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Much Good is Done by Government Workers

Max Stier | Partnership for Public Service

Anti-government sentiment has been prevalent across the country, fueled in part by the acrimonious health-care debate, anger over the Wall Street and auto industry bailouts, anxiety over high unemployment rates, and worry over increased spending and ballooning budget deficits.

These feelings of distrust and resentment, seen in public opinion polls, vocal town hall meetings this past summer and during various demonstrations, have been stoked by provocative television and radio commentators, bloggers, and by some politicians who seem to take pleasure caricaturing public servants as faceless, uncaring “bureaucrats.” Lost amid the emotion and the inflammatory rhetoric is what our government and its dedicated public servants accomplish every day — the delivery of vital services and the creation of innovative programs to deal with some of the nation’s most serious and seemingly intractable problems.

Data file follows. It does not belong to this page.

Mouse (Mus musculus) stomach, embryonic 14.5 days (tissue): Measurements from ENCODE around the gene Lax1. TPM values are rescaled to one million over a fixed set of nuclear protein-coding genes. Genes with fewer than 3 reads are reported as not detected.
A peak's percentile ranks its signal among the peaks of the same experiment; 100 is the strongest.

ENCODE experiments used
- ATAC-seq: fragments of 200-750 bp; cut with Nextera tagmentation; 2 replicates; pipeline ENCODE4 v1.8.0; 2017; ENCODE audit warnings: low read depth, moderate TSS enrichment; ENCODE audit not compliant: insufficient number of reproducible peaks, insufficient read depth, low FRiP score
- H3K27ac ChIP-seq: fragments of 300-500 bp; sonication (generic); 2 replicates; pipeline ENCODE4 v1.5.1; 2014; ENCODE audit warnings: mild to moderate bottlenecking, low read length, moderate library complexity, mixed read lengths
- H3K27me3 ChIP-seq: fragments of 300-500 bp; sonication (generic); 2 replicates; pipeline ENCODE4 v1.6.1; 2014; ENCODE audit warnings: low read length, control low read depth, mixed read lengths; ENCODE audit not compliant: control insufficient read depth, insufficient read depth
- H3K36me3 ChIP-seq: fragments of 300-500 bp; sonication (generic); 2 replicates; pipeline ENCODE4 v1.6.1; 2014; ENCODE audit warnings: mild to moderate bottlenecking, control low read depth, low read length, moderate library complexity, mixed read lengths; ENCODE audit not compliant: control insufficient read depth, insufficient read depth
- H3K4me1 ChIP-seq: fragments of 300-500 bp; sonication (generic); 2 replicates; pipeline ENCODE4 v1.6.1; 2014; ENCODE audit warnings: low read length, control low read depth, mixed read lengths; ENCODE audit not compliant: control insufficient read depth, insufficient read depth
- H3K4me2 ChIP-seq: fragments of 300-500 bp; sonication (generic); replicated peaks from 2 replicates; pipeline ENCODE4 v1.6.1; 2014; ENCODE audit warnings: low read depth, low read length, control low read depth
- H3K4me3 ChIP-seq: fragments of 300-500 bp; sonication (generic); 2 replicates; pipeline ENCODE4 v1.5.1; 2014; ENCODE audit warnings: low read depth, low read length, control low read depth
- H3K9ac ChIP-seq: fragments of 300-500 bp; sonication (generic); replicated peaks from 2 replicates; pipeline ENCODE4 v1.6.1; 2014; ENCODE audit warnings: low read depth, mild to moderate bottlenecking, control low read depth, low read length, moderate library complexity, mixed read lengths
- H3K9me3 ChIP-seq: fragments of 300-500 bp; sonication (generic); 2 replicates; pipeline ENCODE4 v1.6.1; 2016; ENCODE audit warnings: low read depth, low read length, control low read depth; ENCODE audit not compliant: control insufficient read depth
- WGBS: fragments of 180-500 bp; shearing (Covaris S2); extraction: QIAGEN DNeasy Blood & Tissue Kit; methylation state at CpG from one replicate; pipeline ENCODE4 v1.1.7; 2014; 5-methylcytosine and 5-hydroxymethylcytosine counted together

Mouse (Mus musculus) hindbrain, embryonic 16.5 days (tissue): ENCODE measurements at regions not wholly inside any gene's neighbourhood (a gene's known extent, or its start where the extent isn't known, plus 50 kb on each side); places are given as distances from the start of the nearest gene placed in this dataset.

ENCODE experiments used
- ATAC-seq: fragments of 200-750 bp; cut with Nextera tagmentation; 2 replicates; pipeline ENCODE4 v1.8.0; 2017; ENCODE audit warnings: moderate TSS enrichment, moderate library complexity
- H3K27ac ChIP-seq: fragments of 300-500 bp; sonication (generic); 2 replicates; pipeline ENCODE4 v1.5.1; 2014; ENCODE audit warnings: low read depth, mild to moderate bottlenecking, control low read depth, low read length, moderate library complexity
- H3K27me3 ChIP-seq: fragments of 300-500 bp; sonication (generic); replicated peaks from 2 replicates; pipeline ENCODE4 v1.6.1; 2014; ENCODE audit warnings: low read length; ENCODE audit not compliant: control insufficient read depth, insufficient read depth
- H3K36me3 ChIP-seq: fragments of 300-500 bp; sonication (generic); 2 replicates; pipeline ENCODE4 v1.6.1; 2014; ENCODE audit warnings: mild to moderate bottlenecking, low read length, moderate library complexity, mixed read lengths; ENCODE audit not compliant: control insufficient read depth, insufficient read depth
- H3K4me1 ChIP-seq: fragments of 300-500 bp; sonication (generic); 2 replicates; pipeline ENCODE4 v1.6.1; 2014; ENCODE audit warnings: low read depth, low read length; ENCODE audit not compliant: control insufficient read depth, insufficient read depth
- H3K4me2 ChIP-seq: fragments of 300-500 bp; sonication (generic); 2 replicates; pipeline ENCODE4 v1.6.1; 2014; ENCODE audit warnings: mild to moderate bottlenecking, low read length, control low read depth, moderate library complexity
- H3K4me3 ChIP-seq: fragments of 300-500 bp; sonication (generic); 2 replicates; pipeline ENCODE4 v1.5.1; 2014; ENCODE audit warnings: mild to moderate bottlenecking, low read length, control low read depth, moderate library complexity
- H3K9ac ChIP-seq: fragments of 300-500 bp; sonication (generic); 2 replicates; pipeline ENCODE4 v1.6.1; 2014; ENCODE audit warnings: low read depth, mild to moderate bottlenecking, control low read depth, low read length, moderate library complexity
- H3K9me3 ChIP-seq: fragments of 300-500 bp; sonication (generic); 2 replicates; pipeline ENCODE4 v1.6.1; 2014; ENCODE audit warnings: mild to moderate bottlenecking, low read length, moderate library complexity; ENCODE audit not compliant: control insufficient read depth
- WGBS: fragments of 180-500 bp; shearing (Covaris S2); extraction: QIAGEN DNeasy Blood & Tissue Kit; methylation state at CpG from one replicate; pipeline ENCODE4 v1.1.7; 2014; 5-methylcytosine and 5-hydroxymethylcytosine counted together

There are countess success stories of unheralded federal workers making a big difference in the lives of Americans.

This op-ed published October 8, 2009 at the Modesto Bee

Take the issue of veteran’s care. Janet Kemp, a dedicated public servant in Canandaigua, N.Y., created the Department of Veterans Affairs’ first-ever national suicide prevention hotline. The 24-hour, seven-day- a-week service has handled more than 160,000 calls in the last two years and helped rescue more than 5,000 callers from suicidal situations.

In one case, a soldier deployed in Iraq put a gun to his head and threatened suicide while talking to his mother during an online video chat. The mother called the hotline, the staff contacted his unit, and she watched as authorities saved her son’s life.

Don Burke and Sean P. Dennehy, both CIA analysts at the agency’s headquarters in Virginia, worked tirelessly to break down cultural barriers that have prevented information sharing across our nation’s 16 intelligence agencies. They built Intellipedia, a Wikipedia- like clearinghouse of intelligence expertise that now has more than 900,000 pages and 100,000 users.

Analysts have used Intellipedia to examine potential threats to the 2008 Beijing Olympics, to argue about potential perpetrators of the 2008 Mumbai attacks, and to create a protocol for documenting cases of improvised explosive devices in Iraq.

Thomas Waldmann has spent five decades working on behalf of the American people at the National Institutes of Health in Bethesda, Md., making cutting- edge discoveries that have led to significant advances in the treatment of cancer, AIDS and multiple sclerosis.


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